2:50 p.m.

ALFRED — The pickup truck being sought in connection with the young boy whose body was found in South Berwick over the weekend may belong to a military family, State Police said at a news conference this afternoon.

Lt. Brian McDonough said that the witness who saw the blue Toyota Tacoma on the remote road where the body was found also reported seeing a Navy insignia on the license plate. The witness did not get a clear view of the plate, McDonough said.

Police previously said the lone occupant of the truck appeared to be a woman.

McDonough said that if the child is related to a military family newly located to the area it could explain why nobody has reported knowing who the child is.

The Maine State Crime Lab is conducting a DNA analysis that could be used to help identify the child.

Police said the boy, who was 3 foot 8 inches tall and weighed 45 pounds, appeared to be well-nourished and had been dressed for the weather.

He had dark-blond hair and blue eyes and still had his baby teeth. He was wearing a Faded Glory-brand, gray camouflage hooded sweatshirt, khaki pants and black “Lightning McQueen” sneakers.

Police said they’ve received more than 200 tips from as far away as California. They have shared their information with the Naval Investigative Service, Interpol and Canadian authorities.

10 a.m.

SOUTH BERWICK — Maine State Police have received dozens of additional leads in the case, but the boy remains unidentified, Stephen McCausland, a spokesman for the state Department of Public Safety, said this morning.

The tips came in from all over the country, with many from New England and several from Florida, he said.

State Police will provide updates on the case at a 2 p.m. news conference at their barracks in Alfred. 

12:05 a.m.

SOUTH BERWICK — Maine State Police are following close to 100 leads in their investigation of the suspicious death of a young boy whose body was found off a wooded road over the weekend.

But authorities are frustrated because they have not been able to identify the child, who is believed to have been between 4 and 6 years old. Until they learn who the boy is, it’s difficult to determine what happened to him. They are counting on information from the public.

“This young boy’s face is the best-known face in New England today. Somebody knows who this boy is,” said Stephen McCausland, spokesman for the state Department of Public Safety. The case has generated intense regional interest, with 10 television stations and numerous news publications covering a Monday afternoon news conference.

Police believe the boy was placed off Dennett Road around 7:30 a.m. Saturday, and that he may have died only a few hours earlier.

The body, found beneath a stand of hemlocks and covered by a green, army-style blanket, was discovered by a local resident around 5 p.m. Saturday.

The State Computer Crimes Unit generated a likeness of the boy for release to the public. Police have since fielded dozens of calls from Maine and elsewhere. Fifteen investigators are assigned to the case.

“State police have brought all their resources to bear on this,” Col. Robert Williams, chief of the agency, said at the news conference.

State police Lt. Brian McDonough, who is leading the investigation, said Maine police are working closely with counterparts in nearby New Hampshire.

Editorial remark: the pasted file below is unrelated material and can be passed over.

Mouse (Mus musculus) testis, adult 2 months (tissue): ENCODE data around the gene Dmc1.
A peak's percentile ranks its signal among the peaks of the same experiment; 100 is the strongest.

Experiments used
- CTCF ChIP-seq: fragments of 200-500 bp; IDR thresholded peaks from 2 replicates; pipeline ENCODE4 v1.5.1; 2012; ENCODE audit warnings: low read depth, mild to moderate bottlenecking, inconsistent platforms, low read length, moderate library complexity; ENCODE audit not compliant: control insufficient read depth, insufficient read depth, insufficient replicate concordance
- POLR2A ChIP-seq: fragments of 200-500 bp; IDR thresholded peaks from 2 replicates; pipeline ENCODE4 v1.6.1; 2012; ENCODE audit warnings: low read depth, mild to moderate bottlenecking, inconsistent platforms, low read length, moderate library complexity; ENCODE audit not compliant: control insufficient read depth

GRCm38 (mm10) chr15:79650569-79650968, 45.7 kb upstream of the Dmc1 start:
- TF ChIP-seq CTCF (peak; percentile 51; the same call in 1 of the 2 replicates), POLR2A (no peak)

“I am confident we’re doing everything right and we’re covering all the bases,” he said.

The investigation includes the collection and examination of surveillance camera video from the area, as well as tire impressions and footprints from the dirt driveway along which the body was found, McDonough said.

One lead appeared to be promising, but it turned out to be another child matching the description who was fine.

Police also have ruled out reports of missing persons from Michigan and Illinois.

State police, working with the National Center for Missing & Exploited Children, distributed the boy’s photograph to every school superintendent in New Hampshire and Maine to see if any children matching the boy’s description failed to show up at school, McCausland said.

An autopsy was conducted Sunday, but police are withholding the cause and manner of death.

Police are working under the assumption that the child was left by someone local, given the remoteness of the area, McDonough said.

The body was found near a long driveway connecting a home to the unpaved section of Dennett Road.

The isolated property is some distance from a cluster of homes closer to Route 4.

Residents of the home reported seeing an unfamiliar navy-blue Toyota Tacoma pickup around 7:30 a.m. in the area.

The truck had an extended cab with a full cap over the bed and a white license plate, although the state was not known.

Police said no one living in that area has a truck like that.

They believe the driver was a woman.

Police said the boy, who was 3 foot 8 inches tall and weighed 45 pounds, appeared to be well-nourished and had been dressed for the weather.

He had dark-blond hair and blue eyes and still had his baby teeth. He was wearing a Faded Glory-brand, gray camouflage hooded sweatshirt, khaki pants and black “Lightning McQueen” sneakers.

Sid Hall, who lives on Dennett Road, said he spotted an ambulance and police cars going by Saturday evening and went to investigate.

He encountered Manley Gove, a friend who lives at 100 Dennett Road and who said he had just found a boy’s body in the woods near his house.

“Manley was just about in tears when he told me about it,” Hall said. “It’s enough to make you sick. “

The boy didn’t sound like anybody from the neighborhood, he said.

 

Staff Writer David Hench can be contacted at 791-6327 or at: [email protected]

 

Staff Writer Ann S. Kim can be contacted at 791-6383 or at: [email protected]